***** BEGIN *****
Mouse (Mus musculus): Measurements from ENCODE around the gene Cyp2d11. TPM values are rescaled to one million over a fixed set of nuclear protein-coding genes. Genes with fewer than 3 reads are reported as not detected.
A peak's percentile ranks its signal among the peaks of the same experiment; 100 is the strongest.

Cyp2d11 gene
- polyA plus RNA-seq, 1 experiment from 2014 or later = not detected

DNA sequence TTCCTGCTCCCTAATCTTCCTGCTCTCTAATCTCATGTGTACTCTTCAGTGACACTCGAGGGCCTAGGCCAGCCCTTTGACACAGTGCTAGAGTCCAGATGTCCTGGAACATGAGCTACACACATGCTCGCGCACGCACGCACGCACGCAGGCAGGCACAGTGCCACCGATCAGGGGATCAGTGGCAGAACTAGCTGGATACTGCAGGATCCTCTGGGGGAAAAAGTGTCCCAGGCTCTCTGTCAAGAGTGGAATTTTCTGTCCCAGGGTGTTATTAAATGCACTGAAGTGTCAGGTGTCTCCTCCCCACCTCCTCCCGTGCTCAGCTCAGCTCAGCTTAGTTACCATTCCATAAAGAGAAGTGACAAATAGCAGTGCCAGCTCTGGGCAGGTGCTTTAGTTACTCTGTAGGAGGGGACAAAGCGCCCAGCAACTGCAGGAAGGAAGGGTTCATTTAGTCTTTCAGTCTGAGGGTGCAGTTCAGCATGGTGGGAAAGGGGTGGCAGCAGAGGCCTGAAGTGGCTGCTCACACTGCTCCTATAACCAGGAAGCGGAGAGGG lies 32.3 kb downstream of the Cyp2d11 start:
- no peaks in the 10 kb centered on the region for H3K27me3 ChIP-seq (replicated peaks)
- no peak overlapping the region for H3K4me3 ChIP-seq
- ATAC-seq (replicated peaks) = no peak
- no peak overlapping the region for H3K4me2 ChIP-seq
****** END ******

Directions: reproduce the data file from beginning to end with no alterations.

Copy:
Mouse (Mus musculus): Measurements from ENCODE around the gene Cyp2d11. TPM values are rescaled to one million over a fixed set of nuclear protein-coding genes. Genes with fewer than 3 reads are reported as not detected.
A peak's percentile ranks its signal among the peaks of the same experiment; 100 is the strongest.

Cyp2d11 gene
- polyA plus RNA-seq, 1 experiment from 2014 or later = not detected

DNA sequence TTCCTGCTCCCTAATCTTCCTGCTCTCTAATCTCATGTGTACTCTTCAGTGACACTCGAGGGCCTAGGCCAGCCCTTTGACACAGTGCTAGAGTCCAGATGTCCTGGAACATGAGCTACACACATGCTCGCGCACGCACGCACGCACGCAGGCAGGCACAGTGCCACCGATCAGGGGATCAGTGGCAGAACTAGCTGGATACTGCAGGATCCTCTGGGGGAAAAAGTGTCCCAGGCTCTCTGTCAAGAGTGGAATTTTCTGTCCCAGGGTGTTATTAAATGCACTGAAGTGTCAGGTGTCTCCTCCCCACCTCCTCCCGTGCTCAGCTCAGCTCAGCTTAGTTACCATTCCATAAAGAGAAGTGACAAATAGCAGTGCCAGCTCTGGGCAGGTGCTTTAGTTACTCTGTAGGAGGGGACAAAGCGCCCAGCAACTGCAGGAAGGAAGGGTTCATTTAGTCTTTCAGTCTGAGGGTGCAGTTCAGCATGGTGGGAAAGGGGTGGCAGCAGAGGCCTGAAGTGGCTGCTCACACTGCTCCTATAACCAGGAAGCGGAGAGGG lies 32.3 kb downstream of the Cyp2d11 start:
- no peaks in the 10 kb centered on the region for H3K27me3 ChIP-seq (replicated peaks)
- no peak overlapping the region for H3K4me3 ChIP-seq
- ATAC-seq (replicated peaks) = no peak
- no peak overlapping the region for H3K4me2 ChIP-seq